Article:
PBS to feature Indian Trail group that helped swan get prosthetic beak

Sitara the swan is one lucky duck.

The male mute swan is being cared for by Carolina Waterfowl Rescue, an Indian Trail nonprofit, and had surgery in Durham during the fall to install a prosthetic beak. Sitara’s story will be featured on the April 9 episode of “My Bionic Pet,” part of the PBS Nature series

The Union County center provides rescue and rehabilitation for sick, injured and orphaned birds. Director and founder Jennifer Gordon, who had spent Wednesday night at the center to care for the animals during the snowstorm, described in an email interview how Sitara got his groove back.

Sitara had lost most of his top beak, probably after being bitten by a snapping turtle. Birds struggle to eat and clean themselves without a whole beak, Gordon said, and also are unlikely to get selected as a mate.

PBS contacted the center after learning it already had a crow with a prosthetic beak. The “Bionic Pet” show was also featuring prosthetics for a pony and a dog.

In late October, a PBS crew went to the Indian Trail center to film some volunteers working with Sitara. They also filmed his surgery, which was handled by Dr. Greg Burkett, who put in place a handmade prosthetic – a metal frame covered with dental acrylic.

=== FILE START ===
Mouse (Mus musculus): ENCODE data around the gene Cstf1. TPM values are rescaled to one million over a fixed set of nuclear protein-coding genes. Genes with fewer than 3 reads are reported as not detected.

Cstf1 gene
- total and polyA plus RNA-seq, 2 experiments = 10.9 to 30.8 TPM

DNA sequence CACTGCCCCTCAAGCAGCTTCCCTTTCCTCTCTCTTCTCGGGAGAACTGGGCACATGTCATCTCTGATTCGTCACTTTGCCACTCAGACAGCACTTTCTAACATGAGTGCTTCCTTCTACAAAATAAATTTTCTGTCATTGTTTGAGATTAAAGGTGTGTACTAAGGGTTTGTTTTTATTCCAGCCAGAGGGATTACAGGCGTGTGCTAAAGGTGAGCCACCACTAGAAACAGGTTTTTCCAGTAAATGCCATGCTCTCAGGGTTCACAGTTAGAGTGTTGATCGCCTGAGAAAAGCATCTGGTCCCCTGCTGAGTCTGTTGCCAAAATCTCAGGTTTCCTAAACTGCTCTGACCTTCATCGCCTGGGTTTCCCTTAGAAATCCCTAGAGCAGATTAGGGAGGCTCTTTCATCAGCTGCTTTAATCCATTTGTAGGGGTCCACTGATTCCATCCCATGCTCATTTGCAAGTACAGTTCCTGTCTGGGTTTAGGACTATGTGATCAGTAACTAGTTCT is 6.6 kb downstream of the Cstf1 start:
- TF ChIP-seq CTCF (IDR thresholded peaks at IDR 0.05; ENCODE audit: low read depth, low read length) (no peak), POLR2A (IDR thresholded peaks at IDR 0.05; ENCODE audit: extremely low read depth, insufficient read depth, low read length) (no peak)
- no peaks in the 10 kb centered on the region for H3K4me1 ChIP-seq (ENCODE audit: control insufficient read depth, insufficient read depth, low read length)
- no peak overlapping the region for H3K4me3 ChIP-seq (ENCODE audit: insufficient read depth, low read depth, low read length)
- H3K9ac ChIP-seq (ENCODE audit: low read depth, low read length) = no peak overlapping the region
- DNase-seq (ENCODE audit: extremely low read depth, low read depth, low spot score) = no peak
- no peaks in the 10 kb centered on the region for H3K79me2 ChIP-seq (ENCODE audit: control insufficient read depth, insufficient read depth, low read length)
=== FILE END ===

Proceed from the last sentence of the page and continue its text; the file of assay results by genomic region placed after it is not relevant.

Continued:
Prosthetics are rarely used on waterfowl, Gordon said, and she is not aware of any other mute swan that has had the procedure. Mute swans, by the way, can still vocalize, just not as loudly as other swans.

Sitara seemed a bit upset after the surgery, but within a week returned to preening, eating with ease and cleaning his feathers.

Gordon hopes the publicity from the TV show will help the center attract more donations or volunteers.

It has eight other birds in need of prosthetic beaks but cannot afford the procedures, which typically cost $500 to $800 each. And after last week’s storm, Gordon was dealing with two aviaries that had collapsed under snow and ice. A lot of repairs and clean-up work are needed, and she had sought help from the community for clean-up of the site on Saturday.

The facility has about 30 to 50 volunteers. It cares for 300 to 500 birds during the winter and as many as 800 during the spring and summer.

The PBS show will mark the second time the center will appear on national TV this year. In early February, the Nat Geo Wild channel featured the center as it helped relocate and release 100 rehabilitated ducks, geese and swans.

As for Sitara, Gordon reports that the surgery also appears to have helped his self-esteem.

“After several weeks, he felt confident enough about himself to take a mate,” she said. “That was something he was not willing to do in the past due to his looks and lack of self-confidence.”